MOCOA, Colombia — People were caught off guard when a devastating flash flood surged through a small city in southern Colombia, but not everyone was surprised.
Government agencies, land use experts, and environmental organizations had said for years that Mocoa could face dangerous flooding. Many who lived in the most vulnerable areas were aware of the warnings, even if they didn’t heed them. And yet the city continued to spread into the floodplains west of downtown.
“Unfortunately, in Colombia we don’t have a good assessment of risk, or good land use policies to prohibit people from settling in areas like these,” said Marcela Quintero, a researcher with the International Center for Tropical Agriculture, one of the organizations that raised the alarm about deforestation in the area.
Mocoa was vulnerable because of its location, amid a confluence of rivers in the wet subtropical Amazon region of southern Colombia. The danger had grown worse as trees were cut down for cattle ranching and other agriculture, removing critical protection against flooding and landslides. Then came an influx of new residents, many fleeing the violence from the government’s long fight with guerrilla forces.
When a month’s worth of rain fell in a single night late Friday and early Saturday, the long-predicted disaster had arrived.
Sixty-eight-year-old Deya Maria Toro, who moved to Mocoa 12 years earlier, said she realized what was happening in time and managed to flee to safety. “I woke up at 9 p.m. with this sensation: Is this when the avalanche comes?”
Many others didn’t react in time.
Three of the six rivers surrounding Mocoa overran their banks. A wall of muddy brown water and tree limbs raced through the streets, destroying homes and carrying away cars and appliances like driftwood. At least 279 people, many of them children, were swept away. More than 2,700 people who lost their homes were in shelters Tuesday and at least 200 people were still unaccounted for amid the wreckage.
It was one of the worst natural disasters in Colombia in recent years, and the finger-pointing started quickly. Headlines told of the “disaster foretold,” a reference to “Chronicle of a Death Foretold,” the 1981 novella by the late Gabriel Garcia Marquez, the country’s most famous writer. Some media cited a 1989 report prepared by the Ministry of Agriculture, which outlined the scenario that played out over the weekend and recommended flood-control measures.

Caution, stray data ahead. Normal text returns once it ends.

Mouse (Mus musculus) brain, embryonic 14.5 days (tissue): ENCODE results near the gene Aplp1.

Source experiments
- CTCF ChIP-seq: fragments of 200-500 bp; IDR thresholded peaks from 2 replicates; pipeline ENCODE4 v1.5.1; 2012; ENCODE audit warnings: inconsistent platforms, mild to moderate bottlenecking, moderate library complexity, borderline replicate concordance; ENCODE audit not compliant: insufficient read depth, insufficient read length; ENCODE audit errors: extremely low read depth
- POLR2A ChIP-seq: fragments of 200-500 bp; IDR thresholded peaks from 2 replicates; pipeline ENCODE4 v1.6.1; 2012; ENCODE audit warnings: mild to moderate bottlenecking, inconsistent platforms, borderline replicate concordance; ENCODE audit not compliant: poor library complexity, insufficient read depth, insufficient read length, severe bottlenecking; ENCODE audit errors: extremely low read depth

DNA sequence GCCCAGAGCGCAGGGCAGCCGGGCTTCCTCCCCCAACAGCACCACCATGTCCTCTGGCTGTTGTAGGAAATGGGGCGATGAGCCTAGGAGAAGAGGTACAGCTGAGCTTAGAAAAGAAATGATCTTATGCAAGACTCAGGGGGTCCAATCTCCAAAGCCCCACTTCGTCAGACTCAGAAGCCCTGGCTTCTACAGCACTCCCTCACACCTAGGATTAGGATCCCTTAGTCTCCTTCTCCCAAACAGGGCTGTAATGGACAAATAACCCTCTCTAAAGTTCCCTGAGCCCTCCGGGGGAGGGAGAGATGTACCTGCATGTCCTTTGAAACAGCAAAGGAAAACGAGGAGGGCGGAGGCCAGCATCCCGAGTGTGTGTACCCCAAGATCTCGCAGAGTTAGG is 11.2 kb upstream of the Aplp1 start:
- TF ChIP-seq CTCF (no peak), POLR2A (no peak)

The Corporation for the Sustainable Development in the Southern Amazon, which has an office in Mocoa, has been warning of the danger as far back as 1995, when the government built a power station that was knocked out by the weekend’s flood. The group says that similar disasters have occurred over the years in the area, the most significant in 1962.
A Catholic priest in Mocoa, the Rev. Omar Parra, said in an interview on radio station LA FM that he was dismissed as “paranoid” when he told local officials three years ago that the Taruca River was spilling over onto people’s land and would soon burst. “It was a tragedy foretold and the authorities didn’t do what they should have done,” he said.
People in the city were also quick to lay blame, even when they acknowledged knowing that the steep, forested mountains looming above the river by their homes was a potential threat. “It’s the government’s fault for letting us build homes here,” said Carlos Garces, who came to Mocoa more than a decade ago with his young son and wife. “Everyone knew that it was going to flood but nobody did anything.”
The national attorney general’s office announced Tuesday that it was questioning the mayor of Mocoa and other officials to determine if any action, or inaction, on their part was responsible and whether an investigation is warranted. President Juan Manuel Santos met Tuesday in the city with the director of the Corporation for the Sustainable Development in the Southern Amazon.
It’s not clear that even with the warnings Colombia could have done much about the situation in Mocoa. The country only emerged about a decade ago from a period of intense drug violence and a wave of kidnappings tied to its long civil war. Santos signed a peace deal last year with the largest of the insurgent groups, the Revolutionary Armed Forces of Colombia.
By some estimates, nearly half the population of Mocoa, a city of about 40,000, had come to escape violence in other parts of the country.
It also might have been hard to get people out. Jaime Martinez, a 38-year-old construction worker whose home was left in ruins, said he and others didn’t take the threat seriously enough. “People were warned. It was known that the mountain was coming but nobody did anything because we don’t pay attention to rumours,” Martinez said.
Santos has pledged to rebuild Mocoa and make it better than before, though the government has not yet said whether that includes moving people out of the flood zones. Those who study the region say what’s needed are better land-use policies aimed at preventing the deforestation that takes away the best natural protection from flooding, and will be even more critical if climate change brings additional rainfall.
“The most important thing here is that people should not settle again in areas that are very high risk and prone to flooding and that measures are put in place to conserve the areas upstream,” Quintero said. “With those two things we can mitigate the risk.”